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Trainer Tip

1 - 2 minutes

Trainer Tip: All people long for understanding. It is such an easy thing to give, yet rarely do we see its importance in creating peace of mind.

Trainer Tip: There's one sure way to find hidden assumptions, stop and check it out!

Anger can alert us that a need may be threatened. When anger lives in someone as a well-worn habit, it arises from a place of dissociation from one’s heart and is entangled with misinterpretations, a deep sense of threat, a history of pain, and social conditioning that isn’t life-serving. Read on for how intention, mindfulness, and specific actions can change that habit.

Whether its pandemics, climate change, damage to the environment or other massive challenges that humanity faces, what are we to do if we can't agree on even the most basic information and knowledge? From empathic understanding we can focus on shared, universal human needs (where there is no conflict or disagreement) underlying our perceptions, and feelings. Then we can see if there are ways we...

Working on social justice and racial equity? If you include attending to white culture and privilege as part of that work, you'll reap important benefits. Understanding white culture — along with its embedded historical privileges — provides valuable insight into a larger system of inequity.

Roxy Manning discusses the need to expand our understanding of observations within Nonviolent Communication (NVC). She challenges the idea of objective observation, noting its limitations, and introduces internal observations, citing personal experiences to illustrate their influence on emotions and self-perception. Additionally, she emphasizes systemic awareness as a crucial aspect of...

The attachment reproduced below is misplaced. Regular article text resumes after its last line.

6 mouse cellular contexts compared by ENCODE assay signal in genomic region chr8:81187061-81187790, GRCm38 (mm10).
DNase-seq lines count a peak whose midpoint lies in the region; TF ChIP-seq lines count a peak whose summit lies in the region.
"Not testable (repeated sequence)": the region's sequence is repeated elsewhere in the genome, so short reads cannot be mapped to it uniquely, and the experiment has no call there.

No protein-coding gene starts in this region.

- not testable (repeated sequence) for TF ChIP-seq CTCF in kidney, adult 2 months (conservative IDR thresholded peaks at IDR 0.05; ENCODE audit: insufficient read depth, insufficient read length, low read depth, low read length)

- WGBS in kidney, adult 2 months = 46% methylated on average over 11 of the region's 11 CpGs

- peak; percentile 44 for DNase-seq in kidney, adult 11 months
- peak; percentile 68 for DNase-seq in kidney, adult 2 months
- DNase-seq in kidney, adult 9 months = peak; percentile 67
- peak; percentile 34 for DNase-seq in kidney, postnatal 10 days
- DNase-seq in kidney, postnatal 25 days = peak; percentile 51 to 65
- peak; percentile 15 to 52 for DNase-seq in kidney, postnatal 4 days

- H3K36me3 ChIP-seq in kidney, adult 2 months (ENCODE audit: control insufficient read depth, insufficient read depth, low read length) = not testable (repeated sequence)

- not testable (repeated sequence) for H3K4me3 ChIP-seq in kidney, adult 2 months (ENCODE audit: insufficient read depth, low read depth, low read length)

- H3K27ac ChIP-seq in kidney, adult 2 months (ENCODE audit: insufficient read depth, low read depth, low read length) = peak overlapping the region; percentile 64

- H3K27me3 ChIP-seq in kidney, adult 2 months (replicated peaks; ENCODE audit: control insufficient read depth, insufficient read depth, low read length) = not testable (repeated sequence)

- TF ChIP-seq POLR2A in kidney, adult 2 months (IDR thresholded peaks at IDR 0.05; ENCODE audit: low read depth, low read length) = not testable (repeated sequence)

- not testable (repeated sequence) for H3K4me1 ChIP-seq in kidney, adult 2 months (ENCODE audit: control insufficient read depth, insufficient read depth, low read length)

Ask the Trainer: "I understand that I'm not responsible for someone else's feelings, but my girlfriend doesn't. Do you have ideas for how I could get her to understand this concept?"

Someone may give more weight to your ideas, decisions, and directives based on your experience and what you've learned. This could influence them to project their ideals, fears, hopes, and more onto you. In this case, you can help transform this and contribute to their connection to their own agency, authenticity, and self-trust -- while supporting their ability to learn from what you have to...

When someone's behavior costs us, we may attempt to negotiate as much as possible. After some rounds of this, if there's no change we may reach a tolerance limit. So we may set a boundary for self care and clarity about what's unworkable. But depending on intentions and the way its said, this may or may not be a punishment to get even. Here, clarity about intentions, feelings, needs, actions...

Inbal speaks to a group about our habit of demanding something of our children but making it sound like a request, the components of a true request and the importance of being honest when making a demand.

It may be challenging to hear or make requests when you feel shame regarding anyone's feelings and needs. Without support, shame could be debilitating, so you may feel resistant and become defensive, hear threat, or criticize others. Instead, be with people who allow space for vulnerability. Find ways to celebrate, negotiate, be mindful, accepting, and creative.